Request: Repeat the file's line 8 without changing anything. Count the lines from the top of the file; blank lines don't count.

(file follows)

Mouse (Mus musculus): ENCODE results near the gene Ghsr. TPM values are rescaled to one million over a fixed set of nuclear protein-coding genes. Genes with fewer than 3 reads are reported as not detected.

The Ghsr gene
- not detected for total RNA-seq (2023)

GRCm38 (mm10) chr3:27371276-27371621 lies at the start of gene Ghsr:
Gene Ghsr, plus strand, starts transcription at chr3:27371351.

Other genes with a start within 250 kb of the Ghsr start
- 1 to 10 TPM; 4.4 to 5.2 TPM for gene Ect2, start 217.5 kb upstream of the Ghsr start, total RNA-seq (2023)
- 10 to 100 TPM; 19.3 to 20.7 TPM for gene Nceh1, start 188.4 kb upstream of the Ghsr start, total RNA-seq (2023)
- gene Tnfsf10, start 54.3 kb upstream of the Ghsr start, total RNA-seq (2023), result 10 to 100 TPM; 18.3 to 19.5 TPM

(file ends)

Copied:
- 10 to 100 TPM; 19.3 to 20.7 TPM for gene Nceh1, start 188.4 kb upstream of the Ghsr start, total RNA-seq (2023)